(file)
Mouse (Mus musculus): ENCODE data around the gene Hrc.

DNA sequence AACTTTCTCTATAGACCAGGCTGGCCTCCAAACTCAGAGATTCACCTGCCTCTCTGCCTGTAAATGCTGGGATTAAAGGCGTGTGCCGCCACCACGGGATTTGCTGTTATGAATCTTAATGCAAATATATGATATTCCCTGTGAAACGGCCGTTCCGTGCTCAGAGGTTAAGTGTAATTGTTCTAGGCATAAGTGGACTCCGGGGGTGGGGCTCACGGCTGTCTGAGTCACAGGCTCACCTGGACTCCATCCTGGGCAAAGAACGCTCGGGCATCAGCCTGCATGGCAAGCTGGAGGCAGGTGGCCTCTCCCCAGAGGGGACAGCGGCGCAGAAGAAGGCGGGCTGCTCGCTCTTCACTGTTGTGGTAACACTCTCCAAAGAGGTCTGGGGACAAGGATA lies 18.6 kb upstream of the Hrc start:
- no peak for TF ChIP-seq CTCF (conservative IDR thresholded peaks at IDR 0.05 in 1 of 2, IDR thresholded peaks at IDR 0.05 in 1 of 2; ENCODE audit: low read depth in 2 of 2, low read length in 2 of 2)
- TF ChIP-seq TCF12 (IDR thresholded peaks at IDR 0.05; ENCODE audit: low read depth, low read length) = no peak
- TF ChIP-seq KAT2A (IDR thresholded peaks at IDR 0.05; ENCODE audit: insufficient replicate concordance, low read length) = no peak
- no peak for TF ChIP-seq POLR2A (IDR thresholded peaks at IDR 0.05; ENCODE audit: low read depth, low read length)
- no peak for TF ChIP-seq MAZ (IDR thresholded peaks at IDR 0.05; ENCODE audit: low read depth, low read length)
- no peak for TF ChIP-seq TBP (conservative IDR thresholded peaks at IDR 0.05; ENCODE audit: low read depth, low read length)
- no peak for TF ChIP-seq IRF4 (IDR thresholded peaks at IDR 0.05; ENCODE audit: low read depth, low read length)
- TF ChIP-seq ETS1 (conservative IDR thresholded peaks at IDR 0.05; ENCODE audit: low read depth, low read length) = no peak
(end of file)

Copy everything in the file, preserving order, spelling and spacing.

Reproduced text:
Mouse (Mus musculus): ENCODE data around the gene Hrc.

DNA sequence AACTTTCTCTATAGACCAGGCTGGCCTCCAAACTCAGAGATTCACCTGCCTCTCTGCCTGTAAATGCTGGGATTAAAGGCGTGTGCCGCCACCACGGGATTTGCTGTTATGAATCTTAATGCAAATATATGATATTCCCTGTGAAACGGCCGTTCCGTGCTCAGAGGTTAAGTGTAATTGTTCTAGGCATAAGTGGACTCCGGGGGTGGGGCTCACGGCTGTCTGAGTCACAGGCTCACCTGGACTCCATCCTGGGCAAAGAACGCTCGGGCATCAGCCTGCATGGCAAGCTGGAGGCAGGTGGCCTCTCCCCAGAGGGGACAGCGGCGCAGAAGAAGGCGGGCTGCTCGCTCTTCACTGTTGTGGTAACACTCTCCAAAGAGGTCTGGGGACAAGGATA lies 18.6 kb upstream of the Hrc start:
- no peak for TF ChIP-seq CTCF (conservative IDR thresholded peaks at IDR 0.05 in 1 of 2, IDR thresholded peaks at IDR 0.05 in 1 of 2; ENCODE audit: low read depth in 2 of 2, low read length in 2 of 2)
- TF ChIP-seq TCF12 (IDR thresholded peaks at IDR 0.05; ENCODE audit: low read depth, low read length) = no peak
- TF ChIP-seq KAT2A (IDR thresholded peaks at IDR 0.05; ENCODE audit: insufficient replicate concordance, low read length) = no peak
- no peak for TF ChIP-seq POLR2A (IDR thresholded peaks at IDR 0.05; ENCODE audit: low read depth, low read length)
- no peak for TF ChIP-seq MAZ (IDR thresholded peaks at IDR 0.05; ENCODE audit: low read depth, low read length)
- no peak for TF ChIP-seq TBP (conservative IDR thresholded peaks at IDR 0.05; ENCODE audit: low read depth, low read length)
- no peak for TF ChIP-seq IRF4 (IDR thresholded peaks at IDR 0.05; ENCODE audit: low read depth, low read length)
- TF ChIP-seq ETS1 (conservative IDR thresholded peaks at IDR 0.05; ENCODE audit: low read depth, low read length) = no peak